The Role of Joy in Attracting Top Talent

July 5th, 2016

by Paul Cortes
Assistant Varsity Boys Coach, International High School
Youth Basketball Coach, San Francisco Recreation and Parks Department
AAU Coach, Bay City Basketball

People have come up with numerous narratives for why Kevin Durant, in one of the biggest free agent announcements in NBA history, chose to join the Golden State Warriors. I’m not going to pretend to know any better than anyone else what Kevin Durant’s motivations are. However, a recent press conference introducing former Golden State assistant Luke Walton as head coach of the Los Angeles Lakers offers a glimpse into what makes Golden State so special—the environment that Steve Kerr has helmed as head coach. Walton said: Read the rest of this entry »

Can sports be fun and serious simultaneously?

February 25th, 2016

Fun and play are contentious topics in sports, as serious coaches, especially at younger age groups, believe that fun and seriousness are diametrically opposed. When forced to choose between two opposite, traditional coaches choose seriousness because sports are supposed to be serious, competitive endeavors. What? Sports are games. They are play. Why can’t fun and play be part of the sports experience, especially with young players? Read the rest of this entry »

Fun Games, Obesity, and Burnout

December 2nd, 2013

Originally published by Los Angeles Sports & Fitness, September 2013.

Every day, my twitter feed is littered with articles about childhood obesity, and the need for children to eat better and exercise more. According to the Center for Disease Control and Prevention, childhood obesity has more than doubled in children and tripled in adolescents in the past 30 years. In 2011, only 29% percent of high school students had participated in the recommended 60 minutes per day of physical activity on each of the 7 days before the survey (CDC, 2011). Meanwhile, I am bombarded with articles about burnout and the need for recovery. Are the two related? How can we – at the same time – have a nation plagued by obesity from a lack of physical activity and a nation plagued by burnout and overtraining in youth athletes? Read the rest of this entry »

Teaching a complex game to novice basketball players

September 10th, 2013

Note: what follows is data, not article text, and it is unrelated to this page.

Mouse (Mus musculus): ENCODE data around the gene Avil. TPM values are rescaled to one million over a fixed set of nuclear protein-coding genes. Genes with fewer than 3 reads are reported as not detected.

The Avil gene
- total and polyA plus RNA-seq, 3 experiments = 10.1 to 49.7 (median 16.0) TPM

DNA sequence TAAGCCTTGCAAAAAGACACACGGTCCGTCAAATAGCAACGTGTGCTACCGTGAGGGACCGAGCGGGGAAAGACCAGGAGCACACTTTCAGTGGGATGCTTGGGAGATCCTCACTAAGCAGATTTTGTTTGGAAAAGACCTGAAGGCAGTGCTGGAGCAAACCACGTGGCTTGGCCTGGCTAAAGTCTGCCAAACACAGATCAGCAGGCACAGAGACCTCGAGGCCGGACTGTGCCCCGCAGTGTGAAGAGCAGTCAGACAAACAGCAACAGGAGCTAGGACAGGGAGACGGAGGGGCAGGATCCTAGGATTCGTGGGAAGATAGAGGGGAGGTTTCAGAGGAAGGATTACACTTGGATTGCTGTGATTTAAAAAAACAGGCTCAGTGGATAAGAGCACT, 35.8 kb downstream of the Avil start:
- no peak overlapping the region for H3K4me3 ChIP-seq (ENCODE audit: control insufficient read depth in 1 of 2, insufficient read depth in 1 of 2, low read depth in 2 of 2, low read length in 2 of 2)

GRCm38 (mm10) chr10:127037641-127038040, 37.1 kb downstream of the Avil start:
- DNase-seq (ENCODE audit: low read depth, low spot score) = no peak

This afternoon, I conducted a basketball clinic for children who had never played basketball. I knew that it would be a challenge when the boys and girls ran around throwing and kicking balls into the handball/futsal goals prior to the start. The children wore F.C. Barcelona jerseys and handball shoes. This was different than doing previous clinics with beginners in India where the children were happy for any activity. These were children with choices, and they had made their choice not to play basketball. Read the rest of this entry »

The Shoot-Around or Walk-Through

August 17th, 2012

Most teams at the high-school level and above have a walk-through or a shoot-around the day of a game or the day before. These are designed to rehearse the plan for the game, go over the opponent one more time, and build confidence in one’s shooting by watching the ball go through the net with some easy, uncontested shooting drills.  Read the rest of this entry »

Players and Parents Differing Views on Competition

July 22nd, 2010

When I speak to groups of coaches, I bring them back to the playground. Most problems with youth sports do not start with the players; they start with the parents and parent-coaches. Players want equal teams, not stacked teams. When I was in junior high school, we had four pretty good players. When we picked teams, two were always on one team and two were on the other. Who wanted a stacked team? Where is the fun?

When writing about LeBron’s decision, Bill Simmons echoed the same refrain about the playground:

As for me, I figured out why the LeBron/Wade alliance bothers everyone beyond the irrefutable “Jordan would have wanted to beat Wade, not play with him” argument. In pickup basketball, there’s an unwritten rule to keep teams relatively equal to maximize the competitiveness of the games. That’s the law. If two players are noticeably better than everyone else, they don’t play together, nor would they want to play together…Joining forces and destroying everyone else would ruin the whole point of having the game…When LeBron and Wade effectively said, “Instead of trying to whup each other, let’s just crush everyone else” and “If these teams end up being uneven, we’re not switching up,” everyone who ever played basketball had the same reaction: “I hate guys like that.”

One big problem with youth sports is the stacked teams. Who benefits? Do the players benefit from beating up on other teams? It is not the players asking to stack their team; instead, it is usually the parents and/or coaches scheming to find ways to stack their son’s team so he wins. What’s the point? Is winning an u10 league championship that important?